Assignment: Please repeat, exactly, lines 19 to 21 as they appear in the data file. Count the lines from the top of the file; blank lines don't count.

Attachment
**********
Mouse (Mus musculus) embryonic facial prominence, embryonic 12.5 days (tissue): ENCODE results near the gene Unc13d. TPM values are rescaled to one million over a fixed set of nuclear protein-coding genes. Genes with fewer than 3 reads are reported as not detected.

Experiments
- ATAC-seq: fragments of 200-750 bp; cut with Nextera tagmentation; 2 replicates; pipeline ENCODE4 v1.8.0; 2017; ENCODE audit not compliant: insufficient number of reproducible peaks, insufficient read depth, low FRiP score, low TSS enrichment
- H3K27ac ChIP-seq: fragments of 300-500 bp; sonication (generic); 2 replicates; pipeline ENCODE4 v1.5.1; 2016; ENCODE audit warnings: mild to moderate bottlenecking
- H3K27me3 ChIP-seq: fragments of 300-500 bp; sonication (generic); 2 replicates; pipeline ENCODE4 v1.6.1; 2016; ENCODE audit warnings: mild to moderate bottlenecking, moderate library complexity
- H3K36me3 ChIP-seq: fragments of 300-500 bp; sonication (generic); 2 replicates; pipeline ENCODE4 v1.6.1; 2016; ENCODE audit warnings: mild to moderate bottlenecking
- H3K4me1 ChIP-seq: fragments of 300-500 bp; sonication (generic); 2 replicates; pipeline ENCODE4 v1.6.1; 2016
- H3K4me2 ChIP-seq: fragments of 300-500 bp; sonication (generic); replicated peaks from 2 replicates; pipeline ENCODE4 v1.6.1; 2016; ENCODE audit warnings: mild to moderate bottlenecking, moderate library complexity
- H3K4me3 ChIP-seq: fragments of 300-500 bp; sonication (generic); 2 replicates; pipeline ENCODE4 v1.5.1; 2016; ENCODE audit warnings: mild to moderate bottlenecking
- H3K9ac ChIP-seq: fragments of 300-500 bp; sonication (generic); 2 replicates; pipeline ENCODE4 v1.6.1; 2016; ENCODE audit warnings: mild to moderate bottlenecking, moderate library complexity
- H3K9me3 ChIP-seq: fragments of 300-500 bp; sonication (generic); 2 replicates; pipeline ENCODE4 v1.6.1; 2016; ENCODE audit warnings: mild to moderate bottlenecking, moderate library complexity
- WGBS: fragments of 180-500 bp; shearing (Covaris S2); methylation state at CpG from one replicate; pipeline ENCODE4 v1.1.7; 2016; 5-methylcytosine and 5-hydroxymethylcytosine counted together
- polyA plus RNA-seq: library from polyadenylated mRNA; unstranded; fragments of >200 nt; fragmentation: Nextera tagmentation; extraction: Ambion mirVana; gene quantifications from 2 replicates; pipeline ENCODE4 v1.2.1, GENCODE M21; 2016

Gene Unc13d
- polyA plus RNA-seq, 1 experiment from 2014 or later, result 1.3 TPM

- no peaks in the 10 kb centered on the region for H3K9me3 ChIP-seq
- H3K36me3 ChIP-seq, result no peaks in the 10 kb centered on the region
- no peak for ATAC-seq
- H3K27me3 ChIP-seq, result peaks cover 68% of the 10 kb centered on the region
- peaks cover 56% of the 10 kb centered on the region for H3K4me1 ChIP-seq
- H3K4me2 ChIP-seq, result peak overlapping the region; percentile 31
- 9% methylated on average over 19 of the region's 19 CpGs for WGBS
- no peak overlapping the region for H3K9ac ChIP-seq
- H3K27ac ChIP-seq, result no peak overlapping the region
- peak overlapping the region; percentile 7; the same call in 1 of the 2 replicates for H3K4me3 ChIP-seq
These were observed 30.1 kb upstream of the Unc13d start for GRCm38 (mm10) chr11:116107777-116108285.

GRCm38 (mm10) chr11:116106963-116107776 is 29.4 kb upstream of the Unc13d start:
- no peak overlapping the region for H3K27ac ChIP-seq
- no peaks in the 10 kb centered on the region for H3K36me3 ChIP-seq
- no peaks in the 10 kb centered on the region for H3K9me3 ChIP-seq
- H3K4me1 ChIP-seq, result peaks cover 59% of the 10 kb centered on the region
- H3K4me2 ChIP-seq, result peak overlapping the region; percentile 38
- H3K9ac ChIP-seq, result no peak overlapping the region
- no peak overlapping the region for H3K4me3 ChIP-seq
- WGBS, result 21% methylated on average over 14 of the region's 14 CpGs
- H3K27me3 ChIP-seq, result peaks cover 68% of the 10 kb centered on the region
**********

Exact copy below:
- H3K27me3 ChIP-seq, result peaks cover 68% of the 10 kb centered on the region
- peaks cover 56% of the 10 kb centered on the region for H3K4me1 ChIP-seq
- H3K4me2 ChIP-seq, result peak overlapping the region; percentile 31